In order to initiate a new propel sequence, tunneling machine 10 is returned to the configuration of FIGS. 7 and 8 from that of FIGS. 17 and 18. Thus, referring again to FIGS. 7 and 8, the second set of anchor shoes 44 (top left shoe 44TL, top right shoe 44TR, and bottom center shoe 44BC) is still in the gripped position due to extension of the second set of gripper cylinder pairs 52 (top center gripper cylinder pair 52TC, bottom left gripper cylinder pair 52BL, and bottom right gripper cylinder pair 52BR). Additionally, the second set of thrust cylinder bipods 54 (top left thrust cylinder bipod 54TL, top right thrust cylinder bipod 54TR, and bottom center thrust cylinder bipod 54BC) is still in the retracted position. However, the first set of anchor shoes 44 (top center shoe 44TC, bottom left shoe 44BL, and bottom right shoe 44BR) is again in the gripped position due to extension of the first set of gripper cylinder pairs 52 (bottom center gripper cylinder pair 52BC, top left gripper cylnder pair 52TL, and top right gripper cylinder pair 52TR). Finally, the first set of thrust cylinder bipods 54 (top center thrust cylinder bipod 54TC, bottom left thrust cylinder bipod 54BL, and bottom right thrust cylinder bipod 54BR) is now retracted, thus sliding forwardly the ungripped first set of anchor shoes (top center shoe 44TC, bottom left shoe 44BL, and bottom right shoe 44BR) and the retracted first set of gripper cylinder pairs 52 (bottom center gripper cylinder pair 52BC, top left cylinder pair 52TL, and top right gripper cylinder pair 52TR) relative to the gripped second set of anchor shoes 44 (top left shoe 44TL, top right shoe 44TR, and bottom center shoe 44BC) and the extended second set of gripper cylinder pairs 52 (top center gripper cylinder pair 52TC, bottom left gripper cylinder pair 52BL, and bottom right gripper cylinder pair 52BR).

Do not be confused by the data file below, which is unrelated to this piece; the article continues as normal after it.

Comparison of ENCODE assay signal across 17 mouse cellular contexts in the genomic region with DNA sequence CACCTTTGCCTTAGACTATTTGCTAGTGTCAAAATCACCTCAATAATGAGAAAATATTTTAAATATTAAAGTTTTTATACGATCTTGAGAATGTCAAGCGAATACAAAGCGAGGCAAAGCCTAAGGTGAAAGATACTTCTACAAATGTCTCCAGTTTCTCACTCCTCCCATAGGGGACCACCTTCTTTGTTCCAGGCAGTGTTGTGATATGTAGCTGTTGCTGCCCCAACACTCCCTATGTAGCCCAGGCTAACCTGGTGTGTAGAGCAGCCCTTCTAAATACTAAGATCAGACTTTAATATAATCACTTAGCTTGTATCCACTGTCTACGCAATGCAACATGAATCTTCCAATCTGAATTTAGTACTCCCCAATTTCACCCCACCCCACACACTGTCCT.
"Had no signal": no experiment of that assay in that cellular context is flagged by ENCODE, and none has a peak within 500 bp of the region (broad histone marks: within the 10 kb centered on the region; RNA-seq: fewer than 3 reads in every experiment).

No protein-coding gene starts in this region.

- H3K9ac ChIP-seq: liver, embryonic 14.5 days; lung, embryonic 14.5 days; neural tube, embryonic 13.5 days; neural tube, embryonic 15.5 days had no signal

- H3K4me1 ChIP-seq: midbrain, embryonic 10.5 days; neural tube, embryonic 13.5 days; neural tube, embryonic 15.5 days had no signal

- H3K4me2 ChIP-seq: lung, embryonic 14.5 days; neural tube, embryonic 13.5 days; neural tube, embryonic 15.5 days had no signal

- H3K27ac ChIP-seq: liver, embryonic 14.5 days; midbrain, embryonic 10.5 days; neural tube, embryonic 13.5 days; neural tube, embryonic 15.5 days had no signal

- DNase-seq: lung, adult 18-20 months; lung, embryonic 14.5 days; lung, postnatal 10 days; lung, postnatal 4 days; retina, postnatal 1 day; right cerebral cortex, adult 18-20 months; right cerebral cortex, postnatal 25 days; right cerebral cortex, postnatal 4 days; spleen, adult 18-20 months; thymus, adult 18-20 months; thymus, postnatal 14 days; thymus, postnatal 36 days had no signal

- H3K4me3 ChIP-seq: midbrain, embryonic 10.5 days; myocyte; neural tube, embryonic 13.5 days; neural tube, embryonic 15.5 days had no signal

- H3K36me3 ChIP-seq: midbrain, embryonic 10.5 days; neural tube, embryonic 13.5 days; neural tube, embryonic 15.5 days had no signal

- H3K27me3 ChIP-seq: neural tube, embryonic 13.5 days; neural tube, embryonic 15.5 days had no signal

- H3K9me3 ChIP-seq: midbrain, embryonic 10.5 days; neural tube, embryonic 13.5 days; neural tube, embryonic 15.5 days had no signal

While particular embodiments of the present invention have been described in some detail, it will be recognized that changes and modifications may be made in other embodiments thereof without departing from the spirit and scope of the invention as defined in the following claims.

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Classifications
U.S. Classification299/31, 299/33, 405/138, 405/142
International ClassificationE21D9/087, E21D9/10
Cooperative ClassificationE21D9/1093
European ClassificationE21D9/10M